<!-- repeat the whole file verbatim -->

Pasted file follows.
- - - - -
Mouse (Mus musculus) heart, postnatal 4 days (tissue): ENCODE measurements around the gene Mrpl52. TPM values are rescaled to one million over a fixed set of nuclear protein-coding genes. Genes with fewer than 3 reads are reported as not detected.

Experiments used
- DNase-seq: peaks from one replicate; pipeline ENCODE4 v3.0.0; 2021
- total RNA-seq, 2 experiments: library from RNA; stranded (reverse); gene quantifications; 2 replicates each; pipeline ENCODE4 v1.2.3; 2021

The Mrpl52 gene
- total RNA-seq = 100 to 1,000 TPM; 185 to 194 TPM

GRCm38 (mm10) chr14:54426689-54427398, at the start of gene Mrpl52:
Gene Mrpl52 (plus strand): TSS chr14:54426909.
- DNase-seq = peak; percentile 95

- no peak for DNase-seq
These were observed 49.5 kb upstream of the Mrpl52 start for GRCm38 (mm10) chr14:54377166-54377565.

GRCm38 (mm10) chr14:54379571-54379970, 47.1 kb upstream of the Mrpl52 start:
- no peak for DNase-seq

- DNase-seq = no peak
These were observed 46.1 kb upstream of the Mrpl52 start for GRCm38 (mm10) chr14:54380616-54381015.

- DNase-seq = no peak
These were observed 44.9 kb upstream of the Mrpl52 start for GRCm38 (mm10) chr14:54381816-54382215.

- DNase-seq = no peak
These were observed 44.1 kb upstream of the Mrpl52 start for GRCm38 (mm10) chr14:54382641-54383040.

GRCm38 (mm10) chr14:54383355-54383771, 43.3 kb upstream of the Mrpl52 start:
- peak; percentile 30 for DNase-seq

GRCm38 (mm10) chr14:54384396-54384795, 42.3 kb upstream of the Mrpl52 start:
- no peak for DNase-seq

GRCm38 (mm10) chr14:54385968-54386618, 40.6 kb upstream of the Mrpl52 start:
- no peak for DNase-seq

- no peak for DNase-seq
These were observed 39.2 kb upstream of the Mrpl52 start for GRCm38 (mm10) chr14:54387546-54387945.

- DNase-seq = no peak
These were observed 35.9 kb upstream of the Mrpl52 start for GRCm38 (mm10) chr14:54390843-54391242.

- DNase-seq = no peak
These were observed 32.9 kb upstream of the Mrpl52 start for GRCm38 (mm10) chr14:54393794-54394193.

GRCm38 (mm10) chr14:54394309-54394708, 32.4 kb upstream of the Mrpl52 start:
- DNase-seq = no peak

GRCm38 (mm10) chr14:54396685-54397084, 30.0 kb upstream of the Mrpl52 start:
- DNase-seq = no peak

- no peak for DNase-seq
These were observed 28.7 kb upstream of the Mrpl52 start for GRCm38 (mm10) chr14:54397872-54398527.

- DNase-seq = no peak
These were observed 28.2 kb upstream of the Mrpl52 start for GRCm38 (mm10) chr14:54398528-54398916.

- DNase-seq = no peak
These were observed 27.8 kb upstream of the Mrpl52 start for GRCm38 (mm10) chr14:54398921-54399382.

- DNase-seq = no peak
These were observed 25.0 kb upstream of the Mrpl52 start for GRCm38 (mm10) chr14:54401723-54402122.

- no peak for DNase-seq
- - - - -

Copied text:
Mouse (Mus musculus) heart, postnatal 4 days (tissue): ENCODE measurements around the gene Mrpl52. TPM values are rescaled to one million over a fixed set of nuclear protein-coding genes. Genes with fewer than 3 reads are reported as not detected.

Experiments used
- DNase-seq: peaks from one replicate; pipeline ENCODE4 v3.0.0; 2021
- total RNA-seq, 2 experiments: library from RNA; stranded (reverse); gene quantifications; 2 replicates each; pipeline ENCODE4 v1.2.3; 2021

The Mrpl52 gene
- total RNA-seq = 100 to 1,000 TPM; 185 to 194 TPM

GRCm38 (mm10) chr14:54426689-54427398, at the start of gene Mrpl52:
Gene Mrpl52 (plus strand): TSS chr14:54426909.
- DNase-seq = peak; percentile 95

- no peak for DNase-seq
These were observed 49.5 kb upstream of the Mrpl52 start for GRCm38 (mm10) chr14:54377166-54377565.

GRCm38 (mm10) chr14:54379571-54379970, 47.1 kb upstream of the Mrpl52 start:
- no peak for DNase-seq

- DNase-seq = no peak
These were observed 46.1 kb upstream of the Mrpl52 start for GRCm38 (mm10) chr14:54380616-54381015.

- DNase-seq = no peak
These were observed 44.9 kb upstream of the Mrpl52 start for GRCm38 (mm10) chr14:54381816-54382215.

- DNase-seq = no peak
These were observed 44.1 kb upstream of the Mrpl52 start for GRCm38 (mm10) chr14:54382641-54383040.

GRCm38 (mm10) chr14:54383355-54383771, 43.3 kb upstream of the Mrpl52 start:
- peak; percentile 30 for DNase-seq

GRCm38 (mm10) chr14:54384396-54384795, 42.3 kb upstream of the Mrpl52 start:
- no peak for DNase-seq

GRCm38 (mm10) chr14:54385968-54386618, 40.6 kb upstream of the Mrpl52 start:
- no peak for DNase-seq

- no peak for DNase-seq
These were observed 39.2 kb upstream of the Mrpl52 start for GRCm38 (mm10) chr14:54387546-54387945.

- DNase-seq = no peak
These were observed 35.9 kb upstream of the Mrpl52 start for GRCm38 (mm10) chr14:54390843-54391242.

- DNase-seq = no peak
These were observed 32.9 kb upstream of the Mrpl52 start for GRCm38 (mm10) chr14:54393794-54394193.

GRCm38 (mm10) chr14:54394309-54394708, 32.4 kb upstream of the Mrpl52 start:
- DNase-seq = no peak

GRCm38 (mm10) chr14:54396685-54397084, 30.0 kb upstream of the Mrpl52 start:
- DNase-seq = no peak

- no peak for DNase-seq
These were observed 28.7 kb upstream of the Mrpl52 start for GRCm38 (mm10) chr14:54397872-54398527.

- DNase-seq = no peak
These were observed 28.2 kb upstream of the Mrpl52 start for GRCm38 (mm10) chr14:54398528-54398916.

- DNase-seq = no peak
These were observed 27.8 kb upstream of the Mrpl52 start for GRCm38 (mm10) chr14:54398921-54399382.

- DNase-seq = no peak
These were observed 25.0 kb upstream of the Mrpl52 start for GRCm38 (mm10) chr14:54401723-54402122.

- no peak for DNase-seq